USDA’s New Poultry Inspection System Spurs Lawsuit Over ‘Privatizing’ Safety Inspections


The USDA’s controversial New Poultry Inspection System is the subject of a lawsuit filed by advocacy group Food & Water Watch.

The group wants to stop implementation of the poultry inspection rule, which was announced by the agency on July 31st because it’s essentially privatizing poultry inspection. It requires the addition of microbiological testing in all poultry processing facilities, but it gives the poultry companies the power to sort their own products for quality before undergoing inspection from FSIS (Food Safety Inspection Services).

“According to USDA, the goal of NPIS is to free up inspectors from each line to be able to ensure that sampling and testing are done properly and sanitation requirements are met, and to verify compliance with food safety rules,” reports Food Safety News.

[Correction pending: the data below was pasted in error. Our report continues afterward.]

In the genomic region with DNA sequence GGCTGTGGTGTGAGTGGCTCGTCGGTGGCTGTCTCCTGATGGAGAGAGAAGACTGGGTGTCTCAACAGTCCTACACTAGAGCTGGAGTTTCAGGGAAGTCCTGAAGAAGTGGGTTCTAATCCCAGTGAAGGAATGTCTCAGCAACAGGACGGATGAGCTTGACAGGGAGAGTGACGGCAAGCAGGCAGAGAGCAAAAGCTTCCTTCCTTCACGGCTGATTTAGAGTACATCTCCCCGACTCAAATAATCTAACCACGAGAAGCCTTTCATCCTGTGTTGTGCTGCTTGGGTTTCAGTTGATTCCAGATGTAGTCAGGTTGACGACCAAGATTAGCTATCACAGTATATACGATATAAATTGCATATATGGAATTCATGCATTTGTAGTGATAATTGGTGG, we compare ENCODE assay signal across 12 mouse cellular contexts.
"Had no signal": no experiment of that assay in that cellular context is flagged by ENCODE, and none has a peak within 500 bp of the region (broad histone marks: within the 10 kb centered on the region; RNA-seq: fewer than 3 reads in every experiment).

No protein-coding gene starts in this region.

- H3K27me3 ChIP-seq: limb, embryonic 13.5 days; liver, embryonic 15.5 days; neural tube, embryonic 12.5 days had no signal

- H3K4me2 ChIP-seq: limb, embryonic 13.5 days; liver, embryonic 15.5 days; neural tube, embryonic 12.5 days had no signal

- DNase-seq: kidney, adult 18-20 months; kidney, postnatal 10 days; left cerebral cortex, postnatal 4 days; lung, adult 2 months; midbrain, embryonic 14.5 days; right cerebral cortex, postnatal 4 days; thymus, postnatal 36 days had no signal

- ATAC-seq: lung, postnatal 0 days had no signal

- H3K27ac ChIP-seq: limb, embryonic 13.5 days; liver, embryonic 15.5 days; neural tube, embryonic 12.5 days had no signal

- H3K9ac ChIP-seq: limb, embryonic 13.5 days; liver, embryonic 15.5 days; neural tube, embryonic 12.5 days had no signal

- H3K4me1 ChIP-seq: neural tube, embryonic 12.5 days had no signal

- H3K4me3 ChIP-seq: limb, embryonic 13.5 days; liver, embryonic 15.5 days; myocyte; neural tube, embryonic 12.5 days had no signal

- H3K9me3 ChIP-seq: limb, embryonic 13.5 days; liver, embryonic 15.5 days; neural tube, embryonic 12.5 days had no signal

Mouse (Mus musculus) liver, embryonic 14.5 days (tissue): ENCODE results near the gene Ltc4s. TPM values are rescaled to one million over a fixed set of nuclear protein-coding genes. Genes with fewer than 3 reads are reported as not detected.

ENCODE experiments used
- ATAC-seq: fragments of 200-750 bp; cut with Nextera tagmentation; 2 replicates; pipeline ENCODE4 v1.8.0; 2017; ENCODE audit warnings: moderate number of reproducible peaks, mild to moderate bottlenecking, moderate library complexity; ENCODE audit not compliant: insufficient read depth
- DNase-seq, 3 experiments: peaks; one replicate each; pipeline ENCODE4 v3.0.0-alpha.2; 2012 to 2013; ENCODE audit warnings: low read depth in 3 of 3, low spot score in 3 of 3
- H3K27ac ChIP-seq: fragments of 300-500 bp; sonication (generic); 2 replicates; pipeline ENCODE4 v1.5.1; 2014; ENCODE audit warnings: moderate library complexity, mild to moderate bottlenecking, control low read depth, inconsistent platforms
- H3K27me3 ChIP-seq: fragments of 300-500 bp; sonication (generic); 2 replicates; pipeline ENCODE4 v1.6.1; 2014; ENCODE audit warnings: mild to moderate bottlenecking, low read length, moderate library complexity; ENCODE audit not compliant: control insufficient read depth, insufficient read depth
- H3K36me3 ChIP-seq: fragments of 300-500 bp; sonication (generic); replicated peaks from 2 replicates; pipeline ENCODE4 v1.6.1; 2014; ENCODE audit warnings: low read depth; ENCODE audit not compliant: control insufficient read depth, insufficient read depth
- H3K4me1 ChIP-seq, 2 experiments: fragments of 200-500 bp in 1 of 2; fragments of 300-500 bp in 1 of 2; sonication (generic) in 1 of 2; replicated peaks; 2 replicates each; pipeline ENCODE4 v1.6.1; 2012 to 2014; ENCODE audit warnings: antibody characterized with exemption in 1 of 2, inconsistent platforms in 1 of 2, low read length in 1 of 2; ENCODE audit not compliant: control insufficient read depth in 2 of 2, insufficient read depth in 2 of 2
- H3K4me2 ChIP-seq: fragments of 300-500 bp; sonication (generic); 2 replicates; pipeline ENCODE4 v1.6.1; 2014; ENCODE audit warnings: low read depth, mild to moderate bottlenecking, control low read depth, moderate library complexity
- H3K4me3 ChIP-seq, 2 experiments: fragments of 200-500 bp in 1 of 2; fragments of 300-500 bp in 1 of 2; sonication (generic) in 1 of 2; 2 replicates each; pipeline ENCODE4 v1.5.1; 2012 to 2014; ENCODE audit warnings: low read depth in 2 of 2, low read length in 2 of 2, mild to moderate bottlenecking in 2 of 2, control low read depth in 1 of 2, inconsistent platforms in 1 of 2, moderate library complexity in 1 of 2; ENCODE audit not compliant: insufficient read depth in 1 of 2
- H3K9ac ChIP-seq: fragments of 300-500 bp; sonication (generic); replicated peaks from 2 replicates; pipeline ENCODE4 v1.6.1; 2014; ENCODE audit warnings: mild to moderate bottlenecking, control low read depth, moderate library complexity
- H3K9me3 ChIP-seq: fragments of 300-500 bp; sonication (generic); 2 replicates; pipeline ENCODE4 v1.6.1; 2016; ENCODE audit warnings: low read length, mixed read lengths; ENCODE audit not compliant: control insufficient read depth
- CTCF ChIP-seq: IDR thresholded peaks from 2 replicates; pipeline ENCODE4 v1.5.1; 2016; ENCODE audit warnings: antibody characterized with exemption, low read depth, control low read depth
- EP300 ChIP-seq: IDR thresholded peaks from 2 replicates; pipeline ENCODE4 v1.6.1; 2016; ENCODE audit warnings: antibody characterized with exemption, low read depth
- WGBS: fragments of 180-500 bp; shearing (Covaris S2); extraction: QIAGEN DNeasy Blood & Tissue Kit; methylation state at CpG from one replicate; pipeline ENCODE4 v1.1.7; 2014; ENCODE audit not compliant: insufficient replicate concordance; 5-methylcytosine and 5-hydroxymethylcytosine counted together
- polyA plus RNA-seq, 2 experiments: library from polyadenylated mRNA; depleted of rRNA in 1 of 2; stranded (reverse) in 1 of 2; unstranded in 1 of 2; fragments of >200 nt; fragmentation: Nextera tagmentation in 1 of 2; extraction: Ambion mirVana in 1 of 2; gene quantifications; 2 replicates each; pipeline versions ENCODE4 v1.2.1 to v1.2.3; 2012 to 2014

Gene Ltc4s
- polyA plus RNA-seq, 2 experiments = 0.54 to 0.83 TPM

But that’s simply not the case, argues Food & Water Watch. The system “flies in the face of the agency’s mandate to protect consumers,” says Wenonah Hauter, FWW executive director, and the the complaint states that the rule will deny consumers “the right to know which products that have an official inspection legend and establishment number are actually federally inspected.”

Increasing line speeds to 140 chickens per minute under the new rule is a major concern of Food & Water Watch as well. Speeds will increase from the Streamlined Inspection System of 35 carcasses per minute and the New Line Speed Inspection System of 30 per minute. And the group says that the NPIS rule is actually in violation of the Poultry Products Inspection Act, which requires federal government inspectors to reject contaminated chicken and turkey carcasses, not slaughterhouse employees, which the new rule will allow.

“USDA’s new system will harm consumers and reverse 100 years of effective government regulation of the meat industry,” Hauter said. “It’s essentially a return to Upton Sinclair’s ‘The Jungle.’ It’s a huge step backwards for our food safety system.”

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Image: USDA